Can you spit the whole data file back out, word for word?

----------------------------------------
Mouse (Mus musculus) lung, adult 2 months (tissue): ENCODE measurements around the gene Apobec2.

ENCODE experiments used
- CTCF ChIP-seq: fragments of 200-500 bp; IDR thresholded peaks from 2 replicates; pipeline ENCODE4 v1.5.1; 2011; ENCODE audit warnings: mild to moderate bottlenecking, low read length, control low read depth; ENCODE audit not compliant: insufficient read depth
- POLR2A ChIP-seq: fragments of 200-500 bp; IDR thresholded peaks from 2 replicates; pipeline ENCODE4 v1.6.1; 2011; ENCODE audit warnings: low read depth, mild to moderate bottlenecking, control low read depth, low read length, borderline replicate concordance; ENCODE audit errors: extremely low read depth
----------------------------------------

Mouse (Mus musculus) lung, adult 2 months (tissue): ENCODE measurements around the gene Apobec2.

ENCODE experiments used
- CTCF ChIP-seq: fragments of 200-500 bp; IDR thresholded peaks from 2 replicates; pipeline ENCODE4 v1.5.1; 2011; ENCODE audit warnings: mild to moderate bottlenecking, low read length, control low read depth; ENCODE audit not compliant: insufficient read depth
- POLR2A ChIP-seq: fragments of 200-500 bp; IDR thresholded peaks from 2 replicates; pipeline ENCODE4 v1.6.1; 2011; ENCODE audit warnings: low read depth, mild to moderate bottlenecking, control low read depth, low read length, borderline replicate concordance; ENCODE audit errors: extremely low read depth